The main value of Ida Mettʼs work is the glimpse it gives us into the popular movement, a movement on which depends the outcome of all revolutionary upheavals. We are drawn away from the Party and soviet congresses, from the “leaders” and the political factions, into the very soul of the revolutionary process. We gain a sense of the political insights evolved in the streets and barracks; we are brought into the molecular processes of the movement below; we establish contact with the remarkable spirit of popular improvisation, the enthusiasm and energy, that marks the revolutionary people in motion. For these reasons alone Mettʼs short work deserves the closest reading, for what is at stake in her account of Kronstadt is not the Russian Revolution alone, but the very concept of revolution itself.
The Bolshevik party did not “make” the Russian Revolution; it dominated the revolution and thereby strangled it. It played no role whatever in February, 1917, when Czarism was overthrown; in October, eight months later, the party took power for itself, not on behalf of the Soviets or the factory committees. Doubtless, conscious revolutionary organizations were necessary in 1917, or, at least, active groups of revolutionaries. The real issue, however, was whether these revolutionary groups were capable of dissolving into the social forms created by the revolutionary people (be they factory committees or Soviets) or whether they turned into a separate power over these social forms, manipulation and finally destroying them. The Bolshevik party was constitutionally incapable of taking the first direction; its hierarchical, centralized structure, not to speak of the mentality of its leaders, had simply converted the party into a mirror image of the bourgeois state apparatus it claimed to overthrow.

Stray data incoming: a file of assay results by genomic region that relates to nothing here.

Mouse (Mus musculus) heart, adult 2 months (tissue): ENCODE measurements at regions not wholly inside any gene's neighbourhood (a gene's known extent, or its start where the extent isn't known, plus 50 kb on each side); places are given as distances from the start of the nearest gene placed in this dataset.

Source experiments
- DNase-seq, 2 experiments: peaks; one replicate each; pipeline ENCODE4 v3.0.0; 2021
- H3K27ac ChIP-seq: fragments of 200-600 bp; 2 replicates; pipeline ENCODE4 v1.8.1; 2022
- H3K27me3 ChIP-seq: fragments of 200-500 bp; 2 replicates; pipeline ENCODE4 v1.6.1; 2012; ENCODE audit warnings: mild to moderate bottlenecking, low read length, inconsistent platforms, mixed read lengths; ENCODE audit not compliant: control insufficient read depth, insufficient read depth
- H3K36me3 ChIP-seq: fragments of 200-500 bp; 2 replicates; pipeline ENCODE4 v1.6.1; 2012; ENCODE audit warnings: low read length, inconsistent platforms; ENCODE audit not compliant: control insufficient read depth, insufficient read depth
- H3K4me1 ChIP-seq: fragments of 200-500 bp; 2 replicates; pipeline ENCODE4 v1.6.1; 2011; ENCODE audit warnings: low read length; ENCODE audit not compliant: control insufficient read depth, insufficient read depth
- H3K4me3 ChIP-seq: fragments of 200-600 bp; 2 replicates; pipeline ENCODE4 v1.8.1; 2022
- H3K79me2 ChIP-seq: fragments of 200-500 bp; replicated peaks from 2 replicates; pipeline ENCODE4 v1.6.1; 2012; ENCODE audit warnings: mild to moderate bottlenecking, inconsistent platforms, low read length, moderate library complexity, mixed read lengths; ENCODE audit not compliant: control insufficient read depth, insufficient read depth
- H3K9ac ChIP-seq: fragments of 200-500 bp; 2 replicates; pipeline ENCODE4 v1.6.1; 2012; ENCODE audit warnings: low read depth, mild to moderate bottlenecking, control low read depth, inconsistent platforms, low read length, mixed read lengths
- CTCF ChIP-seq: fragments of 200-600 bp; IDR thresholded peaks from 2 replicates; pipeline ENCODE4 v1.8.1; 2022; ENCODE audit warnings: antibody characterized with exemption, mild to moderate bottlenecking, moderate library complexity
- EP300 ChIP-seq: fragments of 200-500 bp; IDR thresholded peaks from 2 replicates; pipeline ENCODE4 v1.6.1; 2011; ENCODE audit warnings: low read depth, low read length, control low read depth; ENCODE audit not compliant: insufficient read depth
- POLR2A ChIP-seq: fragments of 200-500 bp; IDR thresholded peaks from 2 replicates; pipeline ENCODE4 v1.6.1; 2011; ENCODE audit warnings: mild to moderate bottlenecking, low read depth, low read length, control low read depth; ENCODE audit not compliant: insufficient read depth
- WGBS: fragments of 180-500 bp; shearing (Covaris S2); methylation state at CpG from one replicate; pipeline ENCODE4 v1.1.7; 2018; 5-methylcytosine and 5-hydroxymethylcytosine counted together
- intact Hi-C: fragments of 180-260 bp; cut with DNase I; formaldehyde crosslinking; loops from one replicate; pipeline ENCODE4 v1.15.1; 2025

During the debates that were to determine the fate of the factory committees, the Left Communist, Ossinsky warned his party: “Socialism and socialist organization mum he set up by the proletariat itself, or they will not be set up at all; something else will be set up – state capitalism.”
The warning, delivered in the early days of the revolution, was prophetic. It would he an utter absurdity to claim that a state apparatus which divests the workers or any control over society can be regarded as a “workersʼ state.” Actually, until 1917, all the major factions of the Russian Marxist movement believed that Russia was face with a bourgeois revolution. Aside from organizations considerations, the disagreements between the Bolsheviks and Mensheviks centred primarily around the political role of the workers and peasants in the coming upheaval. By demanding a “democratic dictatorship of the proletariat and peasantry,” the Bolsheviks were essentially calling for a politically dominant role by the oppressed. The Mensheviks, in turn, adhered essentially to the view that Russia required a democratic, parliamentary republic, governed by bourgeois parties. Neither of the two social-democratic factions were so naive as to believe that backward, agrarian Russia was prepared for a “proletarian dictatorship,” much less for socialism.
The success of the February Revolution, however, caused Lenin to veer toward a “proletarian dictatorship, a position spelled out in the famous slogan: “All power to the soviets!” Significant as this shift may have been, it was not rooted in any conviction on Leninʼs part that Russia was suddenly prepared for a “workersʼ state.” Quite to the contrary: Lenin viewed a “proletarian revolution” in Russia primarily as a stimulus to socialist revolutions in the industrialised, war-torn countries of the West, notably Germany. To Lenin, the war had opened the prospect of revolutions abroad – revolutions that could be ignited by a “proletarian revolution” in Russia. At no point did he deceive himself that a “workersʼ state” or “socialism” could be established within the confines of a predominantly peasant country.
The defeat of the Spartakus uprising in Berlin in January, 1919, left the Russian Revolution completely isolated. Despite the Marxian jargon of the new Soviet regime, despite its red flags and the obvious hostility of the traditional ruling classes at home and abroad, the fact remains that the revolution increasingly fell back to a bourgeois level, for it was inconceivable that an isolated, economically backward country, besieged by political enemies on every side, could advance beyond capitalist social relations.